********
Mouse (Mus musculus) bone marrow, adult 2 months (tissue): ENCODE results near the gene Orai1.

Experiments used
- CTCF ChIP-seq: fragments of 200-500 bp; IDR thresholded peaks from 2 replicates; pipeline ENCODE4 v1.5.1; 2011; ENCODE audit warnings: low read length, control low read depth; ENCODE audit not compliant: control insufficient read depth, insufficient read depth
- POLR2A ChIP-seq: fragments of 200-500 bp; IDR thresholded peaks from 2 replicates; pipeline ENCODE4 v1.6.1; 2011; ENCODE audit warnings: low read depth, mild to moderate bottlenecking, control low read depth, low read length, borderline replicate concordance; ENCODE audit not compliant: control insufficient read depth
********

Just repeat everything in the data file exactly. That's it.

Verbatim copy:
Mouse (Mus musculus) bone marrow, adult 2 months (tissue): ENCODE results near the gene Orai1.

Experiments used
- CTCF ChIP-seq: fragments of 200-500 bp; IDR thresholded peaks from 2 replicates; pipeline ENCODE4 v1.5.1; 2011; ENCODE audit warnings: low read length, control low read depth; ENCODE audit not compliant: control insufficient read depth, insufficient read depth
- POLR2A ChIP-seq: fragments of 200-500 bp; IDR thresholded peaks from 2 replicates; pipeline ENCODE4 v1.6.1; 2011; ENCODE audit warnings: low read depth, mild to moderate bottlenecking, control low read depth, low read length, borderline replicate concordance; ENCODE audit not compliant: control insufficient read depth